Some of you may not have heard about this yet, but rapper Rick Ross (Def Jam) was headed to a gig in Memphis recently. His plane had to turn around and make an emergency landing in Ft. Lauderdale, FL because he’d had a seizure on the plane – apparently not something he’s accustomed to. After several hours at a hospital, and a clean bill of health, Ross hopped a private jet to Memphis only to force another emergency landing in Birmingham, AL with yet another seizure.
According to Digital Music News, Ross’ ex-girlfriend, Elise Neal, said she saw a health scare coming. She claims his label Def Jam pushes him too hard and doesn’t really seem to care about his overall health condition. She also points out that Ross isn’t in his 20’s anymore, implying that the same can’t be expected of him like it could be of somebody younger (Ross is 35).
In response to the incident, Digital Music News asks the question, are labels running artists into the ground?
I really had to think about this for a minute. It reminded me of an opinion piece I wrote back in August “..Why the ‘Old Guys’ Are Still Kickin It”. There’s a reason why many of the more successful touring acts are in their 40’s. Rick Ross notwithstanding, the older artists are experienced professionals who often put on better stage shows, as well as those who have better developed songwriting chops, and often better songs to boot. And, yes, they also have a broader loyal fan base simply because they’ve been at it longer. But, do you blame a guy like Ross for pushing himself and having a strong work ethic, or do you have to blame the labels because it’s the popular thing to do? Could we take it a step further and ask “… are fans responsible for this because they create demand for an artist’s product and the artist is compelled to meet that demand?”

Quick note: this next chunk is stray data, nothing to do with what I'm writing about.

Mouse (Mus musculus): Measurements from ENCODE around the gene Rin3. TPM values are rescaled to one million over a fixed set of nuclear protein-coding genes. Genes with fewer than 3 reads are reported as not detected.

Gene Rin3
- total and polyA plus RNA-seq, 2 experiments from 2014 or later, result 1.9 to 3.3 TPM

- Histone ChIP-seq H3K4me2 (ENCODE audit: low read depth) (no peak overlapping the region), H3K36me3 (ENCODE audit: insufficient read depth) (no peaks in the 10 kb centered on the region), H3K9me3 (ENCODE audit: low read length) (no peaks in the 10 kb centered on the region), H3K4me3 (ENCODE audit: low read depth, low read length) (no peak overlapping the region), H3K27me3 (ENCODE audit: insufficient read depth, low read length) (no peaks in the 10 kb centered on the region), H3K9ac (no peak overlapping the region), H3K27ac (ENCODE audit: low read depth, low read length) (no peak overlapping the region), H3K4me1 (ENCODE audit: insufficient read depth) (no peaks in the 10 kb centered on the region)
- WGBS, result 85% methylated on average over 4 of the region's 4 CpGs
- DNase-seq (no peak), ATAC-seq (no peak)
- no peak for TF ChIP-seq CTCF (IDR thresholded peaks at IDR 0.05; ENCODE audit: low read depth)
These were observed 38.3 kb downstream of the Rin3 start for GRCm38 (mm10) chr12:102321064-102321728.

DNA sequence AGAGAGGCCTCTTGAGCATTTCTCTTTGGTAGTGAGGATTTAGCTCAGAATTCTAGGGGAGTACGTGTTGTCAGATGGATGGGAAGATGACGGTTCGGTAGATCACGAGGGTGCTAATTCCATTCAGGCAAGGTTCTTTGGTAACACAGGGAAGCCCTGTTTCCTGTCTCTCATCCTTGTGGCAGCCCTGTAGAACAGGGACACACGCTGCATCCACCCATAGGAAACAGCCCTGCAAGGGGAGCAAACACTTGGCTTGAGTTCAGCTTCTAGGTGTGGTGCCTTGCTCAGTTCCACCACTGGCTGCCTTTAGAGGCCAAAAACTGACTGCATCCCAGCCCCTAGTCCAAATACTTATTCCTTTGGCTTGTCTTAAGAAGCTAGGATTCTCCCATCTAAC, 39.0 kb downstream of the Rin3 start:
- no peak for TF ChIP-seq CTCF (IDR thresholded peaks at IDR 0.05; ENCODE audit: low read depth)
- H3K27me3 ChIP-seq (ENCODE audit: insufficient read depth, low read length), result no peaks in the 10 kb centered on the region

At IPR we’re constantly seeking answers to these types of questions, and though the answers aren’t clear yet, we’ve got a good head start on the subject matter.
For my purposes here, let’s make the labels our whipping boy!
Labels want a sure thing, always. They don’t want to play stupid when it comes to music economics. In order to make it worth their while, a label needs to think about what it’s going to cost for them to make money off an artist… but they don’t like to develop artists anymore, they’d much rather sign an artist that has already proven him or herself via the DIY method. Meaning, labels prefer new artists who have self-released their music, who have tour experience, who know how to perform, and who define what they do as a means to a paycheck. When they can get this from a talented new artist, it requires less of an investment on the label’s part because said artist is past the infant stages of their development, and all the label has to do is improve on the established brand. It’s smart business. But labels often treat these types of artists as if they’re disposable, giving them the “one good song” kind of treatment. The label wants somebody who’s proven, but wants to market them like they’re not. As long as a label can make their target market believe they’re offering them something of value, the market will buy what they’re selling, even if it is crap. So a lot of crap gets released, and a lot of real talent gets treated like crap… it’s the way of the new music business. Incidentally, IPR can teach you how to navigate the craziness… if you’re interested in learning how…